More than half a million Americans have died from COVID-19. Thousands more suffered from financial losses compounded by businesses, schools and daycares shutting down. The fallout of COVID-19 is real—and for a subset of Americans, it’s a textbook trigger for post-traumatic stress disorder, or PTSD.[i] Healthcare professionals have been disproportionately traumatized during the COVID-19 pandemic. Between rising death tolls, ineffective treatments and even inadequate personal protective equipment, healthcare professionals have been in survival mode for more than 15 months.
PTSD is a psychological condition that occurs on the heels of a traumatic event, ranging from a natural disaster to the death of a loved one to a global pandemic. Perhaps best known as a disorder that strikes war veterans, PTSD can happen to anyone, regardless of their age, ethnicity, or gender.
“It’s normal to have a fear response to something traumatic. Typically, that fear response diminishes over time. The intensity of the memory fades and we move on with our lives, “says Dr. Itai Danovitch[ii]. “In PTSD, the memories don’t fade. They feel very present and can intensify over time and they can influence our thoughts, emotions and our ability to function.”
PTSD can arise within days, weeks or even years of a traumatic event, such as a rape, terrorist act or serious accident – including the ramifications of COVID-19.
PTSD symptoms include:
- Intrusive memories. One relives a traumatic event through flashbacks, nightmares, and involuntary memories. Difficulty sleeping often occurs due to intrusive thoughts and dreams.
- Avoidance behaviors. We tend to avoid people, places, activities, and situations that could trigger a distressing memory. “Avoidance is a protective strategy, but it protects us at a cost,” Dr. Danovitch says. We may resist talking about what happened and begin to feel detached or isolated from other people.
- Hyperarousal and reactivity. One tends to startle easily and have a strong reaction to ordinary sensory experiences, such as loud noises or a light touch. A combat veteran who has PTSD, for example, may hear a staccato sound and immediately react as if it’s gunfire.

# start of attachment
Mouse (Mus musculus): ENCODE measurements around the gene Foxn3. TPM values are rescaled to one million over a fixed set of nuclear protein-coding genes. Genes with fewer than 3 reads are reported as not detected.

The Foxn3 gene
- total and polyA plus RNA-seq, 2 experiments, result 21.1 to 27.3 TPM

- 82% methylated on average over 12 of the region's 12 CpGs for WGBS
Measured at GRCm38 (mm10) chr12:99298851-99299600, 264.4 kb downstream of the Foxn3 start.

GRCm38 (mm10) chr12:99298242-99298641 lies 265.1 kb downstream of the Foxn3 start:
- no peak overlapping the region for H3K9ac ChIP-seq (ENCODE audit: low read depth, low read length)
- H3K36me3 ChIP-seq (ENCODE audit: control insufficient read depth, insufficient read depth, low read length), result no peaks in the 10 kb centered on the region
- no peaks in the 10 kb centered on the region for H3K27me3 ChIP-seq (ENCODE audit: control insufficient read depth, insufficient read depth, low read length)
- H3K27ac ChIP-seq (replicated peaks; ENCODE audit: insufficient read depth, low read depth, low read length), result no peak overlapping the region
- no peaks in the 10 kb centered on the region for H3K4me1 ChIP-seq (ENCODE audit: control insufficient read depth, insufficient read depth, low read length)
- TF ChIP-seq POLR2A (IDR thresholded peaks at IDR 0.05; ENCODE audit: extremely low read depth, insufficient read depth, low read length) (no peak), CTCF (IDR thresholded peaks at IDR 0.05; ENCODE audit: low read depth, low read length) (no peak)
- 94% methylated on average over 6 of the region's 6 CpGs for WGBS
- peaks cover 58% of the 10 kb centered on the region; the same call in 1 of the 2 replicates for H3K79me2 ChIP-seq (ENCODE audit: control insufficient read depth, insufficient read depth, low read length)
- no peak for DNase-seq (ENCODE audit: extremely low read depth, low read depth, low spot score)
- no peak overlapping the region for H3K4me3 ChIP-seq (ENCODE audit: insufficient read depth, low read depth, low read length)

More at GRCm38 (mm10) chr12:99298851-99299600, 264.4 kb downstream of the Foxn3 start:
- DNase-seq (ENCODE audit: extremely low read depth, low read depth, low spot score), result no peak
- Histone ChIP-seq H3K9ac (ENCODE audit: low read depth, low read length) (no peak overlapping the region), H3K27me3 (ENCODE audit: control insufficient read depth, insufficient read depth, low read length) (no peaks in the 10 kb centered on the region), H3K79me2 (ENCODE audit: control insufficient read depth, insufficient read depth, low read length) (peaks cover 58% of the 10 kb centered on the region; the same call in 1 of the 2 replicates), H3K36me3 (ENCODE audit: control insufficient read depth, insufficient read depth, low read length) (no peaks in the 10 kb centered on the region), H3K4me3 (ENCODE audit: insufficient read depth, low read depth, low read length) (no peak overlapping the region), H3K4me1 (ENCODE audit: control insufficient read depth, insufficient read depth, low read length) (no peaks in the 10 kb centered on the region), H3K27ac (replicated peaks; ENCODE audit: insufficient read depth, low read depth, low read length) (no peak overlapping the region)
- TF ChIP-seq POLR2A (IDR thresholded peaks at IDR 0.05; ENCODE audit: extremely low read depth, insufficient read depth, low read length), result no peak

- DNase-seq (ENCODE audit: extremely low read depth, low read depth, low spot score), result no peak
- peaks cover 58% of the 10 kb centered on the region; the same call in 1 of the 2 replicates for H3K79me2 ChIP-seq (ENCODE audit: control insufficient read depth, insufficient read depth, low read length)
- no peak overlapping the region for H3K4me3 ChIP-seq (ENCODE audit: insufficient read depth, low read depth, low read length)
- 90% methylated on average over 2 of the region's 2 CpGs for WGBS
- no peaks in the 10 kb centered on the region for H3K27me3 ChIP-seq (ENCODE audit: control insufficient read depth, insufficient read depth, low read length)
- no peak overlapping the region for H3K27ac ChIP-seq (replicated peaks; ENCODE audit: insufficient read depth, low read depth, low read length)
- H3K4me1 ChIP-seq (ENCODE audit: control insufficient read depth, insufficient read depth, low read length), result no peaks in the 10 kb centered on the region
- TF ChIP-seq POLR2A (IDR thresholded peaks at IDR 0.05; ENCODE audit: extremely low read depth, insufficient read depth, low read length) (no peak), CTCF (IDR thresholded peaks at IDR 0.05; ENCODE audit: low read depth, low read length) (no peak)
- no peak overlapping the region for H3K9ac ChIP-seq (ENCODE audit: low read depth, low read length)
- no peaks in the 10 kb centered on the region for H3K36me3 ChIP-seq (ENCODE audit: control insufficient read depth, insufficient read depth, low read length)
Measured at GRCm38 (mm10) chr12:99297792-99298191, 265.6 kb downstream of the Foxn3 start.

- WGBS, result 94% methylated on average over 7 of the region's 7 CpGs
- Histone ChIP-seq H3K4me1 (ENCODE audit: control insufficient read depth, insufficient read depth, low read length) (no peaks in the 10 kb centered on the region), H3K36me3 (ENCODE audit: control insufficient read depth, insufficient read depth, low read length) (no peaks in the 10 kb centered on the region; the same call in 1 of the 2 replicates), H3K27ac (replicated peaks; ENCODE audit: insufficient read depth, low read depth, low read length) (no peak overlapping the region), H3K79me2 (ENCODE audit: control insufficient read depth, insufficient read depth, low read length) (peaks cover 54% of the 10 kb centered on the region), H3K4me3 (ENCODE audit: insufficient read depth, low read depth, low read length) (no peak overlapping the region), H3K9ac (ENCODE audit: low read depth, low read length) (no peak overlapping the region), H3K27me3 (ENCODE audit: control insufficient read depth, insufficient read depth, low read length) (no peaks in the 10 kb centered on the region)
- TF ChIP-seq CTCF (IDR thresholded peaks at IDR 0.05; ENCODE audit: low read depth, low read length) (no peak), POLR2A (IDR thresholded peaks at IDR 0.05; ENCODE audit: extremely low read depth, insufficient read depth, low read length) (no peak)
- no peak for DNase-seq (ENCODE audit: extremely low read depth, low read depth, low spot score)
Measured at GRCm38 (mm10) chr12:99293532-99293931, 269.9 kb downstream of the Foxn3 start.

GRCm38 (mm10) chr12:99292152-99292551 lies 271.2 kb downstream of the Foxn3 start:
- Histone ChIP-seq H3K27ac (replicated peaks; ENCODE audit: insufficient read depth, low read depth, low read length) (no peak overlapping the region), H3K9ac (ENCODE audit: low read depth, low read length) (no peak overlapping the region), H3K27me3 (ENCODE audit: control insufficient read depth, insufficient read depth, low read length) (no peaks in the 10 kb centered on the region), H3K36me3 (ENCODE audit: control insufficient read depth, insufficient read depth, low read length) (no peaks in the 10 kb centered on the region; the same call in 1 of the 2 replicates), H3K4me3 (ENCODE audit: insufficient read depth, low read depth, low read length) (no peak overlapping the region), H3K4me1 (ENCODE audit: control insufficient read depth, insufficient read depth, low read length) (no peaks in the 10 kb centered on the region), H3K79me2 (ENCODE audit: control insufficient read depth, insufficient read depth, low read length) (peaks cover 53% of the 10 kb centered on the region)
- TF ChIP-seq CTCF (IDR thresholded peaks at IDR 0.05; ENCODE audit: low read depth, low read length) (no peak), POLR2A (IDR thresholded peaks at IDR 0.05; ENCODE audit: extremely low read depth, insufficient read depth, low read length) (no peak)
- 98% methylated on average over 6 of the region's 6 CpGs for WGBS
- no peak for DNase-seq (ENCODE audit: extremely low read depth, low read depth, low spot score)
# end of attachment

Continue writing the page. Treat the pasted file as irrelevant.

- Mood disturbances. We often suffer from distorted thoughts and feelings of sadness, guilt, or fear. It is not uncommon for people with PTSD to have angry outbursts, behave recklessly or in a self-destructive manner, or be highly irritable.
To be diagnosed with PTSD, these symptoms must persist for at least one month and interfere with daily functions, relationships, and quality of life. In some cases, PTSD symptoms persist for months and sometimes years, and PTSD may coexist with other psychological problems, such as depression, anxiety, and substance abuse.[iii] It is also important to note that not everyone who experiences a terrifying or life-threatening event will develop PTSD. Many individuals experience tremendous trauma without ongoing distress and suffering.
One known trigger: COVID-19. Up to one-third of people who experience the sensation of not being able to breathe, as in severe cases of COVID-19, develop clinical PTSD after those experiences.
“Studies show that the experience of being hospitalized—being confused and frightened and feeling like you’re drowning—is traumatizing,”Dr. Danovitch says.
The main treatments for PTSD are medications, psychotherapy, or a combination of both strategies.
Standard medication therapy is the use of selective serotonin reuptake inhibitors (SSRIs) and antidepressants Each will improve mood and control symptoms. Individuals suffering from sleep disturbances may also use prescription or over-the-counter sleep medications. There’s some emerging evidence to suggest that mind-altering medications such as ketamine and MDMA-assisted therapy can help patients with PTSD.[iv]
With standard psychotherapy for PTSD, there are two key approaches:
- Exposure therapy: This process desensitizes fear response by gradually exposing the individual to the trauma in a safe, controlled environment. Over time, and with training, patients learn to withstand the response to that traumatic trigger.
- Cognitive restructuring: With cognitive restructuring, the patient learns to evaluate thought patterns and emotional responses. For example, one may feel guilt or shame about something that isn’t their fault. “The meaning we put on things, the stories we tell ourselves and the coping skills we use can have a huge effect on whether we feel empowered or victimized,” Dr. Danovitch says.
While there’s still a stigma around mental health issues, the traumatic pandemic we’re beginning to emerge from has shined a light on the importance of mental and emotional health. Its prevalence in our healthcare industry is emerging as a real, yet treatable phenomenon – and should be taken seriously by all healthcare professionals.